Geneva: War Prisoner’s Aid of the YMCA, late 1940s. 24.8x17 cm. Three beige cloth-covered volumes, containing original pencil sketches, pen-and-ink drawings, watercolors, as well as several photographic prints, all extensively captioned in German. In protective synthetic wrappers. Cloth lightly rubbed, one volume lacking a section, of approximately 50 pp., the odd additional pasted illustration missing. Otherwise in a good condition.
Three sketchbooks with drawings and watercolors, documenting WWII and post-war British imprisonment through the eyes of the German soldier Wilhelm Hansen.
A striking record of a young Hamburg native’s experiences as a soldier or police officer in Norway during WWII, his time in Norwegian and British captivity, as well as an illustrated autobiography, all told through rather accomplished sketches and full watercolor drawings and extensive German captions and commentary. Most of the drawings are dated 1947 and were most likely executed during Hansen’s imprisonment at the former Stalag X-B camp in Sandbostel, which British forces used as an internment camp for Waffen-SS members and civilian suspects from 1945-1947.
The first volume is dedicated to Hansen’s surprisingly uplifting wartime memories. It begins with a journey in April of 1943 through Scandinavia, where Hansen was to take over a new military post just outside Oslo. Far from any military conflict, here he enjoyed the company of Norwegian women, created decorations for lavish war-time parties, and documented his experiences exploring Oslo or hiking trips to surrounding mountains, Christmas spent in a log cabin, as well as his rather active dating life. His identity as a painter always features prominently: whether he is painting portraits of his various female acquaintances or accompanying comrades to scenic locations with his sketchbook. It is unclear whether Hansen later had access to these original sketches, or whether the highly detailed motifs, such as the houses typical of the Norwegian countryside or various folk craft ornaments, were reproduced entirely from the artist’s memory in the three notebooks provided to camp inmates by the YMCA.During the festive inauguration of a new casino for the troops, Hansen and his close friend had a harsh disagreement with a superior, leading to a brief jail term and a six-month alcohol ban (a rule he never observed), an episode entirely in keeping with his unruly character. Drinking games, idyllic hikes, lavish parties and the constant company of young women dominate this account, and the total absence of the war is striking, as this notebook covers the period from April 1943 through 1944.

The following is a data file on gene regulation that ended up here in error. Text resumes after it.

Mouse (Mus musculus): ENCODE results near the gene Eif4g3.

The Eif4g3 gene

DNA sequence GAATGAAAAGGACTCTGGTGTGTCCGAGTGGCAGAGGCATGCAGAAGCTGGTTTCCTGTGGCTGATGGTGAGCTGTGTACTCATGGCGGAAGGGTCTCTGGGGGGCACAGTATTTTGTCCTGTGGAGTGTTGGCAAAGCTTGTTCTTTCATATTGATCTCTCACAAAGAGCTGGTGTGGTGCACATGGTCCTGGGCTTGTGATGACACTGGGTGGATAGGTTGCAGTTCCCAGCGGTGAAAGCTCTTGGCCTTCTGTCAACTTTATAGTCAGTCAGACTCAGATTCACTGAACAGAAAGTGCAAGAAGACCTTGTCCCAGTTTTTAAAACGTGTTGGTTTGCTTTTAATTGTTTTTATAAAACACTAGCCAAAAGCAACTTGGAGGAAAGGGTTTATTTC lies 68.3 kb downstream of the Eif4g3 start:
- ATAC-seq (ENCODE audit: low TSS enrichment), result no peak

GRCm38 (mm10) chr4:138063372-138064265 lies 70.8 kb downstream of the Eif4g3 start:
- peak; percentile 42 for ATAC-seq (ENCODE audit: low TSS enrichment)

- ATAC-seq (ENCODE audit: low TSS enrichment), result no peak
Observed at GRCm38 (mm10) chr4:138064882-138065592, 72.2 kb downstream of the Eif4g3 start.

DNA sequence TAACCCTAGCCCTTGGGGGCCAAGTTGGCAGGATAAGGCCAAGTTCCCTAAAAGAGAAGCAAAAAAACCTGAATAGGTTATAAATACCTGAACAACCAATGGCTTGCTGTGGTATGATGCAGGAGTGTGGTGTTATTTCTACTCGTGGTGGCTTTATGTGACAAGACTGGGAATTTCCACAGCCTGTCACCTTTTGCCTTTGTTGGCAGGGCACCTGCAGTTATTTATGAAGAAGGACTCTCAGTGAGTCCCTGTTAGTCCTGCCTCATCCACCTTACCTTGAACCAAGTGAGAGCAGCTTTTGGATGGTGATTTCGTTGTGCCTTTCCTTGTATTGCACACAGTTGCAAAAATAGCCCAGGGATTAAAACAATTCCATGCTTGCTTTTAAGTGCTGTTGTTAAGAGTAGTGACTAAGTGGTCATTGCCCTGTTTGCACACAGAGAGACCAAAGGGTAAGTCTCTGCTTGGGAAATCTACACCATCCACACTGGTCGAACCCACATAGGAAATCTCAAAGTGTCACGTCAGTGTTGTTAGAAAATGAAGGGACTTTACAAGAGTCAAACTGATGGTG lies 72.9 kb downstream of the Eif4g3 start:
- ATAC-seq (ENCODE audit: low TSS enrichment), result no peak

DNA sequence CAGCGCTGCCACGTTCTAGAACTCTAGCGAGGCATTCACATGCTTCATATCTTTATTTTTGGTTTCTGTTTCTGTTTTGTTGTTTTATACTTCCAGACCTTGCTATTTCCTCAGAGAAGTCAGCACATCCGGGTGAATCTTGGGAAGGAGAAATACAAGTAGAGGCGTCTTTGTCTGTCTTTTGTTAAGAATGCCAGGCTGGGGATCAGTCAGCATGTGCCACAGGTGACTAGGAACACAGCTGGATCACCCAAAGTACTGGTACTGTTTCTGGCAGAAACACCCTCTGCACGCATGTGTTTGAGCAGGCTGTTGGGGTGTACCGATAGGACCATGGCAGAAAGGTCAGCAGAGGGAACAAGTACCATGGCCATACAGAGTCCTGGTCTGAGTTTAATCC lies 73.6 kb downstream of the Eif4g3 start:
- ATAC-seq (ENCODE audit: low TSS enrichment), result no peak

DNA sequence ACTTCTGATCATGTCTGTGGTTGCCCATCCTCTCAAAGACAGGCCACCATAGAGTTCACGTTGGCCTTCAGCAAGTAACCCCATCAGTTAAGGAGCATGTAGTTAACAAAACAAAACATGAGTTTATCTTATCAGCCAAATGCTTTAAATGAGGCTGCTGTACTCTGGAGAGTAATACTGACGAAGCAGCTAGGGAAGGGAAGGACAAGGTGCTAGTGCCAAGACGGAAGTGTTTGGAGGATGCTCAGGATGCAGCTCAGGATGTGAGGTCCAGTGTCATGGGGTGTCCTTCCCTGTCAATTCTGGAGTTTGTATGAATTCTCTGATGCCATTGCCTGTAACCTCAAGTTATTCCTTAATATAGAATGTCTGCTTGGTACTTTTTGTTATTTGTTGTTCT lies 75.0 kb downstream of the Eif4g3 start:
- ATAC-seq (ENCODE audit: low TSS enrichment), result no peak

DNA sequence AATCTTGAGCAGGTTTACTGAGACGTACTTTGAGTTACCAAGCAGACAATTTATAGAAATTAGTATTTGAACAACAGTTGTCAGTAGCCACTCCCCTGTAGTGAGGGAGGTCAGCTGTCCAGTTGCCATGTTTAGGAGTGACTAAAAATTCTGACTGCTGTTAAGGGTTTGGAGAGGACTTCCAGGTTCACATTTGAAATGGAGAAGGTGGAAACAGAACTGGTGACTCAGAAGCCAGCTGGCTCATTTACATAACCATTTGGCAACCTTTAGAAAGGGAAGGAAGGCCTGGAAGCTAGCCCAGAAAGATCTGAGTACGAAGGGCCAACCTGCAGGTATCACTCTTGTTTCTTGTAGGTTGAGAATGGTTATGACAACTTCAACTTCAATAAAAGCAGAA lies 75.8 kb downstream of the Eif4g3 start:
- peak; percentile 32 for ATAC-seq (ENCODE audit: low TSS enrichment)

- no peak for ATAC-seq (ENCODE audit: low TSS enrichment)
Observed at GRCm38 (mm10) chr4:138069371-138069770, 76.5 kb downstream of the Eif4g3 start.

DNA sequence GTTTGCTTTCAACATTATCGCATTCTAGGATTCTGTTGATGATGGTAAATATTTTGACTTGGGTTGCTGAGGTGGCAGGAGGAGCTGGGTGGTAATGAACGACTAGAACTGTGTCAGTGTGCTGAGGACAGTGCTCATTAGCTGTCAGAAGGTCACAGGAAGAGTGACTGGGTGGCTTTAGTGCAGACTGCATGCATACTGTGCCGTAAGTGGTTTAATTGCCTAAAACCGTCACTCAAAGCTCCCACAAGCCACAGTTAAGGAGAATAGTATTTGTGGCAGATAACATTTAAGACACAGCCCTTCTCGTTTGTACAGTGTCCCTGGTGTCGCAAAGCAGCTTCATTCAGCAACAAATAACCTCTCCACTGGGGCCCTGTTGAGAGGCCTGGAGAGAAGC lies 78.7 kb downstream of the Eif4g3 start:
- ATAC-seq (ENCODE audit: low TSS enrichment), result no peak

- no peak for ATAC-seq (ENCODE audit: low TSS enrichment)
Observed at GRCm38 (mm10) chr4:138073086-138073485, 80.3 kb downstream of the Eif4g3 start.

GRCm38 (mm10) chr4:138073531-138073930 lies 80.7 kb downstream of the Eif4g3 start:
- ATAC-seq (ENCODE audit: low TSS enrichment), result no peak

The second notebook, which features the printed title ‘A Wartime Log: A Remembrance From Home Through the American Y.M.C.A.’, opens with fourteen full-page pencil and ink drawings of Hamburg scenes, all dated 1947. The bulk of the volume is occupied by a lovingly executed graphic-novel-style autobiography in drawings and text (‘Noch einmal leben. “Willi” ein Hamburgerjunge’ – ‘To live again. “Willi”, a boy from Hamburg’), which recalls the artist’s childhood, including key events such as WWI, the November Revolution, the joys and trials of the post-war period, first love and Hansen’s training as an artist, as well as early experiences at work and in the military, family life, and finally a divorce. A larger section containing pp. 75-124 has been removed, possibly due to incriminating information about the artist’s political development or his involvement with the budding Nazi movement and youth organizations.
A third volume bears the title ‘Gefängnis und Stacheldraht’ (‘Prison and barbed wire’) on the spine and details darker hours following his joyful years in Norway. The volume opens with a scene showing the Wehrmachtscamp following German capitulation and his arrest by English and Norwegian forces on May 25, 1945. Hansen and his comrades were imprisoned in the Akershus Fortress at Oslo, and the volume contains highly detailed drawing of the proceedings, including harsh questioning on tip-toes and prison yard walks, sketches of his various cells, prison surroundings, and the jailors and guards, and drawings that reflect Hansen’s fantasies while in his cell, as well as his various daily labor tasks. In September 1946, Hansen was moved to a camp in Norway, a brief interlude before his transfer to Lager Sandbostel, where he arrived in December 1946. The remainder of the volume captures Christmas in the camp, the dreary surroundings, the wooden barracks, harsh winter in the camp, but also his ongoing artistic activity, which produced small reveries by a prisoner including original poetry and vivid drawings. One of the realistic drawings shows a ‘Kunsthütte’, or artist’s hut, where Hansen was apparently able to devote himself to drawing and painting. He also depicts the camp school, the camp church, a camp gardener, sporting events held with the support of YMCA, as well as drawings of the camp theatre and film posters, providing a valuable and vivid record of life in a prison camp in the British Zone. Page 103 of the volume contains information about an exhibition of camp artists at Sandbostel. Pp. 116-117 document the set design for a Christmas play entitled ‘A Christmas legend for orphaned refugees’. Little is known about Hansen. While the three volumes do not touch on his life following the camp, it is known that the internees were summarily charged in 1947, in accordance with the Nuremberg Trial, and typically released immediately, as their time in camp counted toward their sentences. Hansen was presumably also released in 1947 or early 1948, and returned to his native Hamburg. A rubber stamp in one of the volumes identifies him as a ‘Kunstmaler’ (painter) with a Hamburg address.
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